Franken was referring to Scalia himself who didn't recuse himself from Cheney, Vice President of the United States, et al. v. United States District Court for the District of Columbia et al. Scalia and Cheney know each other and were seen having dinner before the court accepted the case. And they went on an annual duck hunting trip with many other people together.
Scalia answered: "Demeanor is the wrong word. You mean ethics," the justice claimed, before adding that, "Ethics is governed by tradition. It has never been the case where you recuse because of friendship."
The article says "Actually, Scalia was wrong on all accounts" and cites The American Bar Association's Model Code of Judicial Conduct though it notes that it doesn't apply to the US Supreme Court Justices.
The article goes on to say:
The standard for U.S. Supreme Court Justices was set by the court itself in a majority opinion in Liteky v. United States (1994). According to that opinion, recusal is required where "impartiality might reasonably be questioned." The opinion set a high standard, declaring that what matters "is not the reality of bias or prejudice, but its appearance."
The article ends with the supposed bombshell that Scalia authored the above decision.
Well if you actually read the decision it's a different matter. The "impartiality might reasonably be questioned" phrase is actually in the law, USC 28, Section 455(a). If you make it to 2nd paragraph of the decision you see it says: "Held: Required recusal under 455(a) is subject to the limitation that has come to be known as the 'extrajudicial source' doctrine." So the decision that Scalia authored describes a limitation on the need to recuse.
"Extrajudicial Source" comes from US v. Grinnell Corp (1966) and Scalia says "First, Grinnell (the only opinion of ours to recite the doctrine) clearly meant by "extrajudicial source" a source outside the judicial proceeding at hand". So basically things a judge learns during a trial that might bias his or her opinion one way or another is not sufficient to demand recusal.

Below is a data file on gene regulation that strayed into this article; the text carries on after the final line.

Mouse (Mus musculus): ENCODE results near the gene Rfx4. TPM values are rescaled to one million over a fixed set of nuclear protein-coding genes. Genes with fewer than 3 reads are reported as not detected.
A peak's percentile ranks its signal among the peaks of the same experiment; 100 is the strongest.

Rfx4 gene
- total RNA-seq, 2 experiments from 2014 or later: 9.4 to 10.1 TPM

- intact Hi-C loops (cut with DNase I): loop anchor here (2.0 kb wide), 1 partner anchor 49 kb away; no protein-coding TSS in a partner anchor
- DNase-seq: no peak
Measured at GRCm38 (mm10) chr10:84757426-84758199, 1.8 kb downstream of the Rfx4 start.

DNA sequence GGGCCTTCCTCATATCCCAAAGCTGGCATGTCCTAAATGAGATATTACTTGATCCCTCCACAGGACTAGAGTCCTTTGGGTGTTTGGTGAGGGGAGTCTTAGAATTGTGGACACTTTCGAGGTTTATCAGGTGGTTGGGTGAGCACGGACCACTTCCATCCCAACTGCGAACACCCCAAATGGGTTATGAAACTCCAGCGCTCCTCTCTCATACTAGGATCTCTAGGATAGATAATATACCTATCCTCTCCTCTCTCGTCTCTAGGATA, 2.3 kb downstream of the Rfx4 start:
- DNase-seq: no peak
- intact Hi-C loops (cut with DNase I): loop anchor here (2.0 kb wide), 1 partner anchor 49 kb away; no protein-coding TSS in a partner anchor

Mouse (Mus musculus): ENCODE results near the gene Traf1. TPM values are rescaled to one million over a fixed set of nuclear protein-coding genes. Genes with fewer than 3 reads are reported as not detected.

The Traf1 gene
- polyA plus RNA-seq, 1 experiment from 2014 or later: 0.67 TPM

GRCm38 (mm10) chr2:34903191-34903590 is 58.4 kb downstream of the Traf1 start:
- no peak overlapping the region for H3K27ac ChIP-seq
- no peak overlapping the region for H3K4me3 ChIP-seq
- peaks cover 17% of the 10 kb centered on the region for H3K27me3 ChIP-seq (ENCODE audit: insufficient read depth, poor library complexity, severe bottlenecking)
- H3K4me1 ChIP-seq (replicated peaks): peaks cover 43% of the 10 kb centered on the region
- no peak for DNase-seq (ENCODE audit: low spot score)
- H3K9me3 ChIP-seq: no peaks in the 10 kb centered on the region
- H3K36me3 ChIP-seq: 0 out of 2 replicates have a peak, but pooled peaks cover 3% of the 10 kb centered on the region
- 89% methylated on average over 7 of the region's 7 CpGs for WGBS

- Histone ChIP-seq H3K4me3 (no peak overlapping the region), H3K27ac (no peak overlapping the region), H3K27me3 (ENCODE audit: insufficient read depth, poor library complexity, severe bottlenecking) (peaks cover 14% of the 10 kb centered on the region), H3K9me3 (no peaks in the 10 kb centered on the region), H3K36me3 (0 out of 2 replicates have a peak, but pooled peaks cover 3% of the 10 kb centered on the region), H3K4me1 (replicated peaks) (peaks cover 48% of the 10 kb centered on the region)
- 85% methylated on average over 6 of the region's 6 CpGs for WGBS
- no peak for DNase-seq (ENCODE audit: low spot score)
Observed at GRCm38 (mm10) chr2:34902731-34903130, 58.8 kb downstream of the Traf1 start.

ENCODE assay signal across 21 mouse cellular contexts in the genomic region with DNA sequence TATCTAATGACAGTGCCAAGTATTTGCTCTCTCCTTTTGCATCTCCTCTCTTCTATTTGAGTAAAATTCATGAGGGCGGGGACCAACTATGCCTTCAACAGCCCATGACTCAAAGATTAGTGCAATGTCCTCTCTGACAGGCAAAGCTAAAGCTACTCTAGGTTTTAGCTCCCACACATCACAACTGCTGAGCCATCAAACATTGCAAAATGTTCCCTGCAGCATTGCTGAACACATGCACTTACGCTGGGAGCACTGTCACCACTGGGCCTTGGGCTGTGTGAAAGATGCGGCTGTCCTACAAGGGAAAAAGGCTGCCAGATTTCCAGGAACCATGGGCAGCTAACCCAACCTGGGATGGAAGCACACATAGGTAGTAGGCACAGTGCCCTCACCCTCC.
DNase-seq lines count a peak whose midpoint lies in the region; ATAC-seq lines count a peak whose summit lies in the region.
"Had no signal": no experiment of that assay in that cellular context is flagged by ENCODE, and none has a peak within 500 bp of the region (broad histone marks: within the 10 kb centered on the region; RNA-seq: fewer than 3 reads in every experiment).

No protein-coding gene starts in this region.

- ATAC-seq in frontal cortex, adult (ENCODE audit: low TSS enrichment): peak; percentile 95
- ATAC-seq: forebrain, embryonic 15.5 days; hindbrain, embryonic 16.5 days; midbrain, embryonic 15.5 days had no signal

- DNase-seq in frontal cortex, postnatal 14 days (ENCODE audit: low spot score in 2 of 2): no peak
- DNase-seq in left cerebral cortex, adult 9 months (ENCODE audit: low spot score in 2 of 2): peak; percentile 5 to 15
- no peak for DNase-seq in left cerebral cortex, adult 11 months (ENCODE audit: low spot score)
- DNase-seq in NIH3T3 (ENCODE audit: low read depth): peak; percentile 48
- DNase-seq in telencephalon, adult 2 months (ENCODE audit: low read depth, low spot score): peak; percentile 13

Scalia also writes: "Since neither the presence of an extrajudicial source necessarily establishes bias, nor the absence of an extrajudicial source necessarily precludes bias, it would be better to speak of the existence of a significant (and often determinative) 'extrajudicial source' factor, than of an 'extrajudicial source' doctrine, in recusal jurisprudence.
"'Partiality' does not refer to all favoritism, but only to such as is, for some reason, wrongful or inappropriate. Impartiality is not gullibility. Moreover, even if the pejorative connotation of "partiality" were not enough to import the 'extrajudicial source' doctrine into 455(a), the 'reasonableness' limitation (recusal is required only if the judge's impartiality "might reasonably be questioned") would have the same effect. To demand the sort of 'child-like innocence' that elimination of the 'extrajudicial source' limitation would require is not reasonable.
The Liteky decision was unanimous, so all the other justices agreed. I'm no lawyer (let alone a judge) but it seems to me that what matters is whether or not there was inappropriate favoritism. I don't know if there was in the case Franken brings up (I note Scalia concurred in 4 out of 5 parts in a 7-2 majority). I do think that John Nichols' argument doesn't hold water. FYI, Cheney wrote a memorandum to the Cheney case, explaning in depth why he did not recuse himself.
And for all of you that think I hate Franken, I give him a lot of credit for this stunt (which really is what it was).